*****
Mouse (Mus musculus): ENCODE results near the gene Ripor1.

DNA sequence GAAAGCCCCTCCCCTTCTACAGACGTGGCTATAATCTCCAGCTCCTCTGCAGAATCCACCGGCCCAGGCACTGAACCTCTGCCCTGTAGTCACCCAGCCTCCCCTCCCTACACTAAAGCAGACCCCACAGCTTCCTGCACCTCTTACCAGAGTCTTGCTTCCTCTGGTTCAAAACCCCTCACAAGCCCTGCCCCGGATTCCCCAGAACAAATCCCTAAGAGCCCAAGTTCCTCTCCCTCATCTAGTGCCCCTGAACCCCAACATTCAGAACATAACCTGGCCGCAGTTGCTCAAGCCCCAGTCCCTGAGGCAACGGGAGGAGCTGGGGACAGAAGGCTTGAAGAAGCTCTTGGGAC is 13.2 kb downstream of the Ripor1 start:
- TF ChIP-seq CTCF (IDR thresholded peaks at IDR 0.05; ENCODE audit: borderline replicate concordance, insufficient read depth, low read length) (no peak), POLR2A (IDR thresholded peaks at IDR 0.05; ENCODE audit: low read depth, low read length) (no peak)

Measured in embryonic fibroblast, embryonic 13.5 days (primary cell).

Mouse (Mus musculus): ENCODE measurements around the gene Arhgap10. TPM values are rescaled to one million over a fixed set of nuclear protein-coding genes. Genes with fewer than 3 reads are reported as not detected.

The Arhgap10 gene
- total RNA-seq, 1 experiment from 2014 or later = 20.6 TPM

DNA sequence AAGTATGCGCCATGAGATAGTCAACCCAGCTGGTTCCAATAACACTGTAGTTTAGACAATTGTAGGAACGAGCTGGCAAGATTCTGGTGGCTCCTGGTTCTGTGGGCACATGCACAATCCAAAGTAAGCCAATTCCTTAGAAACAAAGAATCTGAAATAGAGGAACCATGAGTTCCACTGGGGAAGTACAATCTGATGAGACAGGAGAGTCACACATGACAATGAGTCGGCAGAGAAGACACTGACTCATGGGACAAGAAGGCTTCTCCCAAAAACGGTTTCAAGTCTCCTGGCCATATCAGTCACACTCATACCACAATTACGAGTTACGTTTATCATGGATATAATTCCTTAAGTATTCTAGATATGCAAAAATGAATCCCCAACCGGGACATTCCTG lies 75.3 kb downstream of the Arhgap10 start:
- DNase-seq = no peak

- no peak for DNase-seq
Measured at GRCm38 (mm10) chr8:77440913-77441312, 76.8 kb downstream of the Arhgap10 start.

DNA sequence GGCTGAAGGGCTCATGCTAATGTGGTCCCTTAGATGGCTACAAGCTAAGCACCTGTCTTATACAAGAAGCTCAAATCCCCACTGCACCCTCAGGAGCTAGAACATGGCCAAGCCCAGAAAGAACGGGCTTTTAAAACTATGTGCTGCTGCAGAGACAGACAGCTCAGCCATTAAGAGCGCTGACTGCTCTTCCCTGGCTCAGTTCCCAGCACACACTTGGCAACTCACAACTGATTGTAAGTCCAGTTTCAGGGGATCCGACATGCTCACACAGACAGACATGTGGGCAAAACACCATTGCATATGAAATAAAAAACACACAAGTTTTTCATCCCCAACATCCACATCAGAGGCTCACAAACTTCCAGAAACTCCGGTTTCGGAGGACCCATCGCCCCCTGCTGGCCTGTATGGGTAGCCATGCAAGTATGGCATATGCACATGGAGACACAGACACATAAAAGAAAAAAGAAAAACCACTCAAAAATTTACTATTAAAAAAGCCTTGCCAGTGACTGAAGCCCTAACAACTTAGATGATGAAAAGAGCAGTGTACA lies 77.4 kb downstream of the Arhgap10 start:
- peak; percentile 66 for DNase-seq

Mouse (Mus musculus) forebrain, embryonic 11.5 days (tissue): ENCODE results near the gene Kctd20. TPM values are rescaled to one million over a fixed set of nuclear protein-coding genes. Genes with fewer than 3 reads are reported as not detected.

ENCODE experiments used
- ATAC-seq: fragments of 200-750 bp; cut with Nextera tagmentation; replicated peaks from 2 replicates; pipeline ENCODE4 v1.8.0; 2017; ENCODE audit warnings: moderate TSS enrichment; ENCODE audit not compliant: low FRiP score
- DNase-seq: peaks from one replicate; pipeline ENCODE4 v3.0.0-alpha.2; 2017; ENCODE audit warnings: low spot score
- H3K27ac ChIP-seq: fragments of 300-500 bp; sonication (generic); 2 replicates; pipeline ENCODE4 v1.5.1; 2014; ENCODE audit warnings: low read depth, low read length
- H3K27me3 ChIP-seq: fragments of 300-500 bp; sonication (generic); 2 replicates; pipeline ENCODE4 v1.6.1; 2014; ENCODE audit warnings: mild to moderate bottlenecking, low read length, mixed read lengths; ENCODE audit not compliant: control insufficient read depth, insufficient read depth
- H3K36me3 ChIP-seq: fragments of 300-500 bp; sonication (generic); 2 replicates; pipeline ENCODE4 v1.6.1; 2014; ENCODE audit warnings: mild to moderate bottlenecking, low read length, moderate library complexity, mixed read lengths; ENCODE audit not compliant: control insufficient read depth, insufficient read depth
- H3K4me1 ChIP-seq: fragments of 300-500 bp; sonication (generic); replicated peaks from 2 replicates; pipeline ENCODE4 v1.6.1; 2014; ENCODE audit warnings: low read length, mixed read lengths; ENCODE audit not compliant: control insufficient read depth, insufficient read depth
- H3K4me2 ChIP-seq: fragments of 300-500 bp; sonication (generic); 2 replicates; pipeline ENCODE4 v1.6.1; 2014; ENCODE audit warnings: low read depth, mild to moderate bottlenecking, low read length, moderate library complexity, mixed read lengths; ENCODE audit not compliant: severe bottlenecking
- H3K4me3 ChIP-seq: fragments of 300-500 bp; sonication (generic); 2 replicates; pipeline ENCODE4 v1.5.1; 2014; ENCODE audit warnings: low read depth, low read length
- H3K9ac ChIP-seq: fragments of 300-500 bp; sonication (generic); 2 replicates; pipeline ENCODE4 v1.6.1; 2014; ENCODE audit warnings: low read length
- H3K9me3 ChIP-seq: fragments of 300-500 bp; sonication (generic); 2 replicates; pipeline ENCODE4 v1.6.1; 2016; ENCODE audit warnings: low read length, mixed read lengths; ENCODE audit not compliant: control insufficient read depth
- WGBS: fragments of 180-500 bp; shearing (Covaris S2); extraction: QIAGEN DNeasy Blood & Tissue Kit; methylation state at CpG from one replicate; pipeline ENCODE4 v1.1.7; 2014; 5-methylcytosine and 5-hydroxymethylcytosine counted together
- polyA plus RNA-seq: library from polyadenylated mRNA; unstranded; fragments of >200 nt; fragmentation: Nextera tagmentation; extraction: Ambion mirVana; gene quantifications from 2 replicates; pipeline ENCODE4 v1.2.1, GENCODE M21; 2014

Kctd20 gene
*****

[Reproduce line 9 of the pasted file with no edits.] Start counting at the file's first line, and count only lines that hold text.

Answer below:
- DNase-seq = no peak